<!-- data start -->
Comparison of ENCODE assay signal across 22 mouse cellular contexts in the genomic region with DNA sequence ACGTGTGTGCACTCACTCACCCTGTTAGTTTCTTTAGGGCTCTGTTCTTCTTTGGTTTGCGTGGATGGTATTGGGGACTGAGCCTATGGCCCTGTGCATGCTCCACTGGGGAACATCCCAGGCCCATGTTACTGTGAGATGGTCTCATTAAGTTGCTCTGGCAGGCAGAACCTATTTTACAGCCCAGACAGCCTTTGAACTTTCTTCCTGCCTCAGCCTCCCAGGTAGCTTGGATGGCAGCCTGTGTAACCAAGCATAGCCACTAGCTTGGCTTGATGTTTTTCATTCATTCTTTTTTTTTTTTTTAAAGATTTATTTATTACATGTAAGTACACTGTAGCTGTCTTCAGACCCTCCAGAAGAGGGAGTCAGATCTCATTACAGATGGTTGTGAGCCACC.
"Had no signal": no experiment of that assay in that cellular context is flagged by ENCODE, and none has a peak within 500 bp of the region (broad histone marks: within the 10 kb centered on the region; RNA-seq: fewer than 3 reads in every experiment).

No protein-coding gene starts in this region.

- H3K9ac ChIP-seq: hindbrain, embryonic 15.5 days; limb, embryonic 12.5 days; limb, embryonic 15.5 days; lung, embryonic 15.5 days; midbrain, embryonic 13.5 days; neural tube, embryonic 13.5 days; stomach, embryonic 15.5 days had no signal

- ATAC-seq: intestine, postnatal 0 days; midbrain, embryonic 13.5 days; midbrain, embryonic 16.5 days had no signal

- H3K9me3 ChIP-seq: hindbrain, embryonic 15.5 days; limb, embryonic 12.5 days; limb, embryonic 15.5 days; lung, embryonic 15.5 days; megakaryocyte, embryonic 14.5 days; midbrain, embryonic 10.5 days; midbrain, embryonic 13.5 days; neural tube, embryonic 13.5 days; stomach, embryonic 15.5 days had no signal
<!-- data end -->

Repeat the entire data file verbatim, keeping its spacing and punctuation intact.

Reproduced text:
Comparison of ENCODE assay signal across 22 mouse cellular contexts in the genomic region with DNA sequence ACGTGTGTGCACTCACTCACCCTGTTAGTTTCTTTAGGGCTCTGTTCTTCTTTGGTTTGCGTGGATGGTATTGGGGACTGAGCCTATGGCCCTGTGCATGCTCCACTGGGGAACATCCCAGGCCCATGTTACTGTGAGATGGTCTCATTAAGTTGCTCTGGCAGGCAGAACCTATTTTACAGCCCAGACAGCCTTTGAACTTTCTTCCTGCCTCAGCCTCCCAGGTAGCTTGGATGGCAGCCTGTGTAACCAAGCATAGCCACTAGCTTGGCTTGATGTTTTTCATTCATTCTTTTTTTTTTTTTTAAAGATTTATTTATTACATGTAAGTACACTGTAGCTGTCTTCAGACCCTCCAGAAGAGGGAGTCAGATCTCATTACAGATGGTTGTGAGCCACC.
"Had no signal": no experiment of that assay in that cellular context is flagged by ENCODE, and none has a peak within 500 bp of the region (broad histone marks: within the 10 kb centered on the region; RNA-seq: fewer than 3 reads in every experiment).

No protein-coding gene starts in this region.

- H3K9ac ChIP-seq: hindbrain, embryonic 15.5 days; limb, embryonic 12.5 days; limb, embryonic 15.5 days; lung, embryonic 15.5 days; midbrain, embryonic 13.5 days; neural tube, embryonic 13.5 days; stomach, embryonic 15.5 days had no signal

- ATAC-seq: intestine, postnatal 0 days; midbrain, embryonic 13.5 days; midbrain, embryonic 16.5 days had no signal

- H3K9me3 ChIP-seq: hindbrain, embryonic 15.5 days; limb, embryonic 12.5 days; limb, embryonic 15.5 days; lung, embryonic 15.5 days; megakaryocyte, embryonic 14.5 days; midbrain, embryonic 10.5 days; midbrain, embryonic 13.5 days; neural tube, embryonic 13.5 days; stomach, embryonic 15.5 days had no signal